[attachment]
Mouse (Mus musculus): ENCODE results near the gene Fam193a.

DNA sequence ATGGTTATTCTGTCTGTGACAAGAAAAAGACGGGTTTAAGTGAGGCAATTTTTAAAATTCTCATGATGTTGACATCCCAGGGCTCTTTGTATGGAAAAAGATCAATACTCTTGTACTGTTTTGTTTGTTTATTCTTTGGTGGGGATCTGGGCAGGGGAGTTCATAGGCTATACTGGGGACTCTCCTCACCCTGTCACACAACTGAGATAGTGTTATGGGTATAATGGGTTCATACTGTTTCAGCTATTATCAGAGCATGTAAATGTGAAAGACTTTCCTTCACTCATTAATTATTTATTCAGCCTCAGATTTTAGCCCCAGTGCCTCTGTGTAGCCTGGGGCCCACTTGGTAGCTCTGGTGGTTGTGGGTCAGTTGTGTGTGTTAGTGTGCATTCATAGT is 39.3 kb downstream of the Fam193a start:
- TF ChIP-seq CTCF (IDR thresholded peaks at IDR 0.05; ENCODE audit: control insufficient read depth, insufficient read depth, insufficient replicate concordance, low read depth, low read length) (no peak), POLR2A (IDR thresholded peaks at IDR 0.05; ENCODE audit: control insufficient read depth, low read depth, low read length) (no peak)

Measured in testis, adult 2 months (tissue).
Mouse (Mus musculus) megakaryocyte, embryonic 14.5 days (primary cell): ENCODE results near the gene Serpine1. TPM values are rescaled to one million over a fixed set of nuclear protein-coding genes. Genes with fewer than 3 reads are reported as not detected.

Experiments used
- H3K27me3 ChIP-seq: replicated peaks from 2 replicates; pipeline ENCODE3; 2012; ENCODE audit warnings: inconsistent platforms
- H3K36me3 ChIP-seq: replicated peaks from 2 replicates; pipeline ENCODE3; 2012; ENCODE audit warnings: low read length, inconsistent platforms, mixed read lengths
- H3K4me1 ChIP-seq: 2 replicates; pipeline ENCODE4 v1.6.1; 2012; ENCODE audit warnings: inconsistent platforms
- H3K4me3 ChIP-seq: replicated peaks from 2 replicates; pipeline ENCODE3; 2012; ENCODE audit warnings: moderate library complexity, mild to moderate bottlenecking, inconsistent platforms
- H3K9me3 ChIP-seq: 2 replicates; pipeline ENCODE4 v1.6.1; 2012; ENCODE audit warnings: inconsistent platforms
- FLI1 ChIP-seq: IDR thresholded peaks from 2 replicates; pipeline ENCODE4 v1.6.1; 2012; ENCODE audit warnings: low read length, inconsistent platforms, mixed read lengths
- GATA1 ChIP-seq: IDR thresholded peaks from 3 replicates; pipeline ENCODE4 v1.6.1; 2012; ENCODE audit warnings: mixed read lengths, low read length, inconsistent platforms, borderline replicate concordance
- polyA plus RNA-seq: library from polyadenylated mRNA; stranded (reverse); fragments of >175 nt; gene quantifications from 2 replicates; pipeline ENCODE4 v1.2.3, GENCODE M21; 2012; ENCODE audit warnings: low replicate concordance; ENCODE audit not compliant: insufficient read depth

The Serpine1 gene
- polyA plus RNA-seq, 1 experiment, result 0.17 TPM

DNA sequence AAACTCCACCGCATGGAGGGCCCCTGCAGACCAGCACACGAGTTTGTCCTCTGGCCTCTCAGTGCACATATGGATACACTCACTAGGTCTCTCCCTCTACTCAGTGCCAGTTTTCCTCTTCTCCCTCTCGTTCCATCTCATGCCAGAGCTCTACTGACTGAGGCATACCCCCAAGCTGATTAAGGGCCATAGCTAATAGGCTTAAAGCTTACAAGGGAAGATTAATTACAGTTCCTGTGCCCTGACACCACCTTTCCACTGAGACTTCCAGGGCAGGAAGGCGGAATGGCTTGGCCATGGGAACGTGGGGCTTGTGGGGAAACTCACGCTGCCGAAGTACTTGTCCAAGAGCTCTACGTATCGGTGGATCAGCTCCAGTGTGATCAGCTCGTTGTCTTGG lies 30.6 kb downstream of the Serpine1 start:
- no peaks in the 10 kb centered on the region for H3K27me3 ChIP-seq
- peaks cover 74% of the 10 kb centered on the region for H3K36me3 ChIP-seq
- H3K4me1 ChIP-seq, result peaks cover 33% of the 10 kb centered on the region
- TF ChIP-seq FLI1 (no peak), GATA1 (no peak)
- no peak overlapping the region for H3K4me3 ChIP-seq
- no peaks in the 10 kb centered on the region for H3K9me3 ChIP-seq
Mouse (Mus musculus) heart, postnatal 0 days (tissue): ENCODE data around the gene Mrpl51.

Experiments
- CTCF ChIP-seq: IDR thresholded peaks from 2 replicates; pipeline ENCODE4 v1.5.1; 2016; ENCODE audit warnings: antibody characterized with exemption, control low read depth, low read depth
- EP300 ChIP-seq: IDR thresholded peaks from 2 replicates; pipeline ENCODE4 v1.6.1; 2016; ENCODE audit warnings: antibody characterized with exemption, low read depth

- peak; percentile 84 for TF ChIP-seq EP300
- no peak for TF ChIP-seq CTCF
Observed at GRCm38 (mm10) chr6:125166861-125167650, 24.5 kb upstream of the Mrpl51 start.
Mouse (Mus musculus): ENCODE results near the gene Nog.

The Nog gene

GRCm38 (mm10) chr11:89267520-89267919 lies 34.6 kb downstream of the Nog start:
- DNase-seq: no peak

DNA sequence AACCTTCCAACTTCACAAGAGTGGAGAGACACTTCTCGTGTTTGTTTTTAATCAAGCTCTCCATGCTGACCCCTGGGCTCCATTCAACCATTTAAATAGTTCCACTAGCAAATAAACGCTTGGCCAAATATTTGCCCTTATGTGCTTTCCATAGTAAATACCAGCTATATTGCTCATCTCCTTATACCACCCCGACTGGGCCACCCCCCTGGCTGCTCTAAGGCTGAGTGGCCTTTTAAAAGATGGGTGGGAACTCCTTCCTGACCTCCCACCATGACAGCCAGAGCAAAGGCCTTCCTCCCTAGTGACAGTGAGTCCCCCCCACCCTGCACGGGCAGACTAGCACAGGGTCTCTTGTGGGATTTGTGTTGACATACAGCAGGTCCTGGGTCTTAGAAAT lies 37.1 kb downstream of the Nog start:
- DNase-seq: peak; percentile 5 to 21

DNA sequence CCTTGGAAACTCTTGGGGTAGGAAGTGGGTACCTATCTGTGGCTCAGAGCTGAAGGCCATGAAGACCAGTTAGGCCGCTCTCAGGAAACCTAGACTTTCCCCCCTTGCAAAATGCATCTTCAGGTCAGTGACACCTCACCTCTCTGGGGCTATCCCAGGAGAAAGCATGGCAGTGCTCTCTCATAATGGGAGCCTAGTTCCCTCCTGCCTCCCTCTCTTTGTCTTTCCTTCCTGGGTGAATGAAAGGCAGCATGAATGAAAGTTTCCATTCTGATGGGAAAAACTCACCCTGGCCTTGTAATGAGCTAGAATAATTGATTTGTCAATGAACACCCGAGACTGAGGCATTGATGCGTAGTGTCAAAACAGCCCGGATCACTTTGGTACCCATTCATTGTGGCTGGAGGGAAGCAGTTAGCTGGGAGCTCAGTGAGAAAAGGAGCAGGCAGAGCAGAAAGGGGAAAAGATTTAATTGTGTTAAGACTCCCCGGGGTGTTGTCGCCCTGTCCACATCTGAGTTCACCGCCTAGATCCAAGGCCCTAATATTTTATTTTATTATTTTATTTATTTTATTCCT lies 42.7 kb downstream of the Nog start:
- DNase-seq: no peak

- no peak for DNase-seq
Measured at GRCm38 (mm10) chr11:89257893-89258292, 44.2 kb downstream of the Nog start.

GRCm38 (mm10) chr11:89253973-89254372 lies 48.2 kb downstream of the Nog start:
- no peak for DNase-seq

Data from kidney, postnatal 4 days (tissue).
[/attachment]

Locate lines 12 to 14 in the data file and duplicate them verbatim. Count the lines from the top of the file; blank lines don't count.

- FLI1 ChIP-seq: IDR thresholded peaks from 2 replicates; pipeline ENCODE4 v1.6.1; 2012; ENCODE audit warnings: low read length, inconsistent platforms, mixed read lengths
- GATA1 ChIP-seq: IDR thresholded peaks from 3 replicates; pipeline ENCODE4 v1.6.1; 2012; ENCODE audit warnings: mixed read lengths, low read length, inconsistent platforms, borderline replicate concordance
- polyA plus RNA-seq: library from polyadenylated mRNA; stranded (reverse); fragments of >175 nt; gene quantifications from 2 replicates; pipeline ENCODE4 v1.2.3, GENCODE M21; 2012; ENCODE audit warnings: low replicate concordance; ENCODE audit not compliant: insufficient read depth